Another positive aspect of the Bill is that it proposes that if a foreign national is determined to be an unaccompanied minor, s/he is to be handed over to the responsible “Social Assistance” directorate for immediate taking of the requisite measures, rather that the current requirement of only notifying the institution (with the comment that, in the opinion of the two organizations, it would be necessary to make respective amendments to the regulations so that this is accomplished in practice).

In spite of these unarguably positive changes proposed in the Bill, the CLA and BLHR are of the opinion that it also contains a number of proposed amendments that are in violation of international and European legal standards, and raise serious concerns.

For instance, the proposed repealing of the requirement for individual assessment and proportionality in making the decisions on short-term immigration detention in specially designated parts of the SHTAF under Art. 44, para. 13 of the LFRB, is particularly concerning. According to European legislation (Directive 2008/115/EC; Directive 2013/33/EU), the national authorities are required to conduct an individual assessment and a proportionality assessment for the decisions to place foreign nationals in detention. Even if the Bill passes as is, and thus removes the obligation to conduct such assessment from Art. 44, para. 13 of the LFRB, the supranational legal standards of the EU will be imperative for the courts reviewing detention order appeals.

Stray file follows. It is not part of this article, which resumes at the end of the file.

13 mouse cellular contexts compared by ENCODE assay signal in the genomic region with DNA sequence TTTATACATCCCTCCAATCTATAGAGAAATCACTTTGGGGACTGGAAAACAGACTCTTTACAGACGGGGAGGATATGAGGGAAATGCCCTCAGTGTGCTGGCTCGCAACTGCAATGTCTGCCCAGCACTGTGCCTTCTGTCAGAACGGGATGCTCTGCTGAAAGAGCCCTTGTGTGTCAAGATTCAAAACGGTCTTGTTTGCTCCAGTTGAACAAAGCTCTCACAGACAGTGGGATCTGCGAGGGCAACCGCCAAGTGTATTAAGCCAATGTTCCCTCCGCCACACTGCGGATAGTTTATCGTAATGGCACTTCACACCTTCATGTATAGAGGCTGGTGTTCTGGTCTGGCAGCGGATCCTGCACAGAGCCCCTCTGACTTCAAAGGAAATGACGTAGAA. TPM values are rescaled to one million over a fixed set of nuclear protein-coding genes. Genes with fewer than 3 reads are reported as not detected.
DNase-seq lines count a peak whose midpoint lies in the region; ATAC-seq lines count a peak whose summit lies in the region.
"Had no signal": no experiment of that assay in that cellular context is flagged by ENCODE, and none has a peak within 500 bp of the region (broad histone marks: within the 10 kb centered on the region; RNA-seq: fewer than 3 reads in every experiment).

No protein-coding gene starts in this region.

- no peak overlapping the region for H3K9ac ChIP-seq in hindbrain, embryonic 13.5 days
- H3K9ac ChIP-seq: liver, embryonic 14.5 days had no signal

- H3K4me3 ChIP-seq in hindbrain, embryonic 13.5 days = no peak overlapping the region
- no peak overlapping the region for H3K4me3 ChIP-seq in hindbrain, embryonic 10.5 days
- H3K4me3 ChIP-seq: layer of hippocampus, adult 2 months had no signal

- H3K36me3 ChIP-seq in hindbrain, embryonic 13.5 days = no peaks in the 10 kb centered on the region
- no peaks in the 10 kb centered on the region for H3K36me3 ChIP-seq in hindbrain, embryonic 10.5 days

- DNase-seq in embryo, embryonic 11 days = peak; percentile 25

Extremely concerning for the CLA and BLHR are also the changes proposed in the Bill regarding the short-term immigration detention of minors. They repeal the requirement for an assessment of the best interest of the child and presume that every child is accompanied (“Foreign nationals who are deemed to be minors shall be placed together with the adults who are accompanying thememphasis added). According to a number of international organizations, detention is never in the best interest of the child. [2] The practice of “attaching” unaccompanied minors to adults from the same group in which they arrive, whom they often do not know and in some documented cases are even of a different nationality, in order to evade the LFRB prohibition of detaining unaccompanied minors, is known and well-documented in the reports of monitoring organizations.[3] The proposed text allows, and legitimizes, the continuation of this unlawful practice. The suggested provisions even envision the accommodation of the children in separate spaces together with the “accompanying” adults – a clear exposure of the minors to serious risks of abuse. We propose the provision explicitly prohibiting the placement of minors in SHTAF and requiring their handing over to the respective “Social Assistance” directorate, to be applied also to the short-term immigration detention, and respective provisions to be included in Art. 44, para. 12 of the LFRB.